Remembering Butte icon Gene Fogarty | Highschool soccer

BUTTE – Gene Fogarty was about 5-foot-6 taller than living in Butte Township.

He died on April 29th with his family by his side.

He was a legendary football coach for East Junior High (now East Middle School) “Bullpups”.

The 1970 East Junior High School Bullpups.

Although it was his passion, he devoted himself to more than just football. He helped whenever he could, wherever he could.

Fogarty was born on December 7th, 1933 and was an avid fisherman. One of his favorite spots was on the Bighole River.

He was a grand marshal.

He was also a loving father and husband.

“He was a fantastic traveler with me,” said Margie Fogarty, Gene’s wife of 59. “He loved to fish. When my son moved away, the fishing waned and he started playing keno in the casinos. He was part of the Retired Senior Volunteer Group. We had a dance group. He actually spent his time running clocks for Butte High, Central, and Montana Tech. And he pulled the trail east before it was a trail. He was down there all night trying to smooth out the dirt. He used to line the field; He took care of the hurdlers. We planned dinner for the soccer players and that was all for us. He brought a reading program east that they didn’t have before. He was Grand Marshal of the St. Patrick’s Day Parade.

“He was my best friend. And we have now missed our 60th anniversary by two months.”

Gene’s daughter Dina Mellott remembered being surprised whenever she heard stories about her father’s intensity during soccer training.

“He wasn’t like that at home,” Mellott recalled with a laugh. “He was very protective of us.”

On the field, however, it was a different story – especially on the practice field.

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Gene Fogarty (left) speaks to the East Junior High Bullpups soccer team in 1978

But there was always a common denominator. He took care of everyone.

“He was the kind of guy who loved kids,” said John Mike Dennehy, who trained in athletics and soccer with Gene. “He worked hard with them. He was kind of an old Marine with this tough discipline, and that’s how he ran his program. “

Gene challenged all of his players. He helped them grow.

“He taught you how to be a man at a very young age,” said Scott Paffhausen. “There is absolutely no doubt about that.”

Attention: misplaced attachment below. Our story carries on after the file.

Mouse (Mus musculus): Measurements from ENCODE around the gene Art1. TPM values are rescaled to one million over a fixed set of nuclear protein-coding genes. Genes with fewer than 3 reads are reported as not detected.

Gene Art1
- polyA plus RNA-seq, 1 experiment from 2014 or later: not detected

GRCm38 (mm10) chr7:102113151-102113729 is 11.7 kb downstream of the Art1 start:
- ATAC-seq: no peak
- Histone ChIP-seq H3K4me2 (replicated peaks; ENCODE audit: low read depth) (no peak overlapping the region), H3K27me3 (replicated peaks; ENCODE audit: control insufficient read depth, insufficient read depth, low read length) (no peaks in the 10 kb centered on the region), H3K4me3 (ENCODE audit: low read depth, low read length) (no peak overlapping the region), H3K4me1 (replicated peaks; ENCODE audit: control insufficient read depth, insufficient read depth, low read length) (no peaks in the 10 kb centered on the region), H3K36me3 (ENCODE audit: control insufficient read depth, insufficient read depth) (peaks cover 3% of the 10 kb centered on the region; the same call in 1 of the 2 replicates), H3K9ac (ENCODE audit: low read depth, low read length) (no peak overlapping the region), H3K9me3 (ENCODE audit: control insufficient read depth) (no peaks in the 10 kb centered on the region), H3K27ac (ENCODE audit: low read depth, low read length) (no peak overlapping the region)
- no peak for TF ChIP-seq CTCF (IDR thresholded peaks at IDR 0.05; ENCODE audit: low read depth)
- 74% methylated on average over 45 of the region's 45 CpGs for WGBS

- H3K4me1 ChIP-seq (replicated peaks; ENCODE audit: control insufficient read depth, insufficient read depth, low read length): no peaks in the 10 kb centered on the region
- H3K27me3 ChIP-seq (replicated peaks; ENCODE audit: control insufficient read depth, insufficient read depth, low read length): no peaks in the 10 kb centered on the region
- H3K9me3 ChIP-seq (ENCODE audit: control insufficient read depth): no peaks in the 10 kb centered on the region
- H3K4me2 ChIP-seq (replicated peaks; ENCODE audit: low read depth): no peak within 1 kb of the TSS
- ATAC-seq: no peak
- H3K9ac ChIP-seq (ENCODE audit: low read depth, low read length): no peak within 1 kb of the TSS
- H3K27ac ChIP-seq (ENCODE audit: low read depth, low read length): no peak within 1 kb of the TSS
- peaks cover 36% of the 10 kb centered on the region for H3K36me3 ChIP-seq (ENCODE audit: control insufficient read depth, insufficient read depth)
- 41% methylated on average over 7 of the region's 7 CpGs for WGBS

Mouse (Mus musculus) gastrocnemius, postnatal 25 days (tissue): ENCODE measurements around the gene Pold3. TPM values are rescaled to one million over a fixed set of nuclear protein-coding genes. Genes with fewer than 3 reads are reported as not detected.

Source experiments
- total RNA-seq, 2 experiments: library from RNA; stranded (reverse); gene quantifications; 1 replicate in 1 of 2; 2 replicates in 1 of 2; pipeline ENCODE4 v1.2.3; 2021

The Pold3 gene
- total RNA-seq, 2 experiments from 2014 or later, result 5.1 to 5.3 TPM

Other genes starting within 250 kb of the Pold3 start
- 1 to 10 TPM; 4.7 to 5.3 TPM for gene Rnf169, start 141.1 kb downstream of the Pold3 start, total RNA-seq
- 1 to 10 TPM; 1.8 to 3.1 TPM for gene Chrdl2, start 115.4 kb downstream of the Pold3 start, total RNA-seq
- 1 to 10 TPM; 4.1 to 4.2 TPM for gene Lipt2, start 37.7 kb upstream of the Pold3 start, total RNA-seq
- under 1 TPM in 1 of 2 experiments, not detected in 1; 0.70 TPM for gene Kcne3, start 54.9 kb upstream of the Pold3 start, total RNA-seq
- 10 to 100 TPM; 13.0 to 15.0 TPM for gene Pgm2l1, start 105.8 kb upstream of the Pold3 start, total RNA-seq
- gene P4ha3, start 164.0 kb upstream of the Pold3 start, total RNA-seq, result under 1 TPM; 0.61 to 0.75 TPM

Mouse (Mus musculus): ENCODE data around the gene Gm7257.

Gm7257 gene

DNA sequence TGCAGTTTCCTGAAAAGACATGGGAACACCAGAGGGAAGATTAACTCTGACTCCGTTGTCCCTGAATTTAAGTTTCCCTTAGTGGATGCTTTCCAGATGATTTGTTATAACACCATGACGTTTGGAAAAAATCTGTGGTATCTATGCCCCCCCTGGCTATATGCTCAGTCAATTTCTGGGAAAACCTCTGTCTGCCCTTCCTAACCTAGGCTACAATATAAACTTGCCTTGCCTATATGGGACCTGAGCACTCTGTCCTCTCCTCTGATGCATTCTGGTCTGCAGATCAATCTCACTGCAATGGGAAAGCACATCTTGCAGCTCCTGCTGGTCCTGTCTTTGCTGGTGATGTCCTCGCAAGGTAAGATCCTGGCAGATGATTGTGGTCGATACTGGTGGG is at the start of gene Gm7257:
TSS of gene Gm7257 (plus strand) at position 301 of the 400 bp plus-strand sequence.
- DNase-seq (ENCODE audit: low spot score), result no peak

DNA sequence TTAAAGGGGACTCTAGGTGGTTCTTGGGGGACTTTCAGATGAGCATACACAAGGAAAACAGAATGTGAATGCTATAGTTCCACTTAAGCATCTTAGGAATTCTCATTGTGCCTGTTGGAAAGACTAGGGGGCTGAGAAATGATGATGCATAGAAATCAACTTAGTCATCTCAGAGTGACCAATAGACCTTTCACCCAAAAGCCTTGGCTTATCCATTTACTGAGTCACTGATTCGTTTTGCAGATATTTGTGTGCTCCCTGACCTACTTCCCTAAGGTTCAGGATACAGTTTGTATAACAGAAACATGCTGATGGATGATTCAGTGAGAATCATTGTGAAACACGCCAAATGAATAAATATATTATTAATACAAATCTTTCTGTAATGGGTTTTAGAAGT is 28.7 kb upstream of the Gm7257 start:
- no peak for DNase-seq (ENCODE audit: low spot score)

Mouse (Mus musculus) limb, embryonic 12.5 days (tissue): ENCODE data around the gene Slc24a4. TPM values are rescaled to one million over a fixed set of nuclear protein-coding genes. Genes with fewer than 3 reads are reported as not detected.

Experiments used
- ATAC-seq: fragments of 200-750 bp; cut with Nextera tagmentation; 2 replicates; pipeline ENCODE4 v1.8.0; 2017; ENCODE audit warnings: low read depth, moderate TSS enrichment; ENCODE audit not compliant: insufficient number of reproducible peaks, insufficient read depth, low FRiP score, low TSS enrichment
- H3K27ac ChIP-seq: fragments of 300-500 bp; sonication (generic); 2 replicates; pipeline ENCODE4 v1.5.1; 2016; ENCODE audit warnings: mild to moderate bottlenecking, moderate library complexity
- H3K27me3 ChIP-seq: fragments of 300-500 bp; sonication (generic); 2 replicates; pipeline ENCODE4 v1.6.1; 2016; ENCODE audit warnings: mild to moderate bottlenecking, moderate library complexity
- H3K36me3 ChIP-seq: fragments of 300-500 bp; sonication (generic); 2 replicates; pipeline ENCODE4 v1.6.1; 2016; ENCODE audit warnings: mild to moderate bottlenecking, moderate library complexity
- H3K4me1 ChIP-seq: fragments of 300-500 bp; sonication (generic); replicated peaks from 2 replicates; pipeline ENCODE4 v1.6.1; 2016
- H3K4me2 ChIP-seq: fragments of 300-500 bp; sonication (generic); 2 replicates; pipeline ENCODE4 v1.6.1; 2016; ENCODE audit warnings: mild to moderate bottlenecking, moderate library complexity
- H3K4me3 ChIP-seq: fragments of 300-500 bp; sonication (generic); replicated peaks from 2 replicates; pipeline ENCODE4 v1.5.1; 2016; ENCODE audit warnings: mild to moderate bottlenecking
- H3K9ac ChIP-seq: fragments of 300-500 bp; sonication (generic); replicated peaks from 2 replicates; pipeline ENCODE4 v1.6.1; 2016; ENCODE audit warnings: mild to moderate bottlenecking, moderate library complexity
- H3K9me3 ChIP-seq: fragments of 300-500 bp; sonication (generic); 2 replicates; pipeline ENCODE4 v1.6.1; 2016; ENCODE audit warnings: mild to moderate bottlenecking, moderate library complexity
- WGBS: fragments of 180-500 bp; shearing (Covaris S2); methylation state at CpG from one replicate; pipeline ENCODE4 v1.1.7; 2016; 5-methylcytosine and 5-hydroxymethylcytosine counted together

Paffhausen, a carpenter from the Butte School District, played quarterback for Gene as a ninth grader in East.

“I grew up on the west side and had to go into the apartment, so I really didn’t know a lot of people down there,” Paffhausen recalled. “It was an adjustment in life and he was my freshman coach down there.

“His exercises were tough, harder than any game you’ve ever played. It was tough. He would line up with you and slap you in the face with no equipment. He would absolutely do it. He wore soccer pants to practice. I remember, I mean, he was a tough guy, but all he did was best for the kid, you know? “

It was Gene’s job to prepare his players for the next level, which was a significant leap when considering physical development between the ages of 14 and 18.

“When Jon McElroy got players from Gene in high school, they were ready to play college soccer,” Paffhausen said. “I mean there were a lot of children. That was a big change back then. Back then, as a ninth grader, you were the big shooter in junior high school. You got into high school and suddenly you were on the other end of the spectrum. Again, you were low with the sophomore year. There is a big difference between 15 year old and 18 year old athletes. He did everything to get you ready to play. “

Much won, indeed, and McElroy wasn’t the only one in town to win soccer games.

Gene’s eastern teams were dominant. Of the 90 games they won between 1967 and 1980, 48 of those victories were failures.

“You really respected him,” Dennehy said. “The children were proud of what they did. Often times when it’s in another school, like it was back in high school, they develop their own pride, and that is what they did in junior high school. “

In total, Gene’s Bullpups scored 2,746 points and only allowed 606. In 1979 they only allowed 12 points for the entire season.

The crimes weren’t too shabby either. During the undefeated 1975 season (7-0), East averaged just over 37 points per game.

Gene was a board member of the Butte Sports Hall of Fame. He was accepted into the central soccer team in 1952 and again as a coach in 2001. He was the first to receive a unanimous vote on the first round of voting.

“He was a good man,” said Dennehy. “I was fortunate enough to take over the post after he retired and I learned a lot from this man when he was coaching football, that’s damn sure.”

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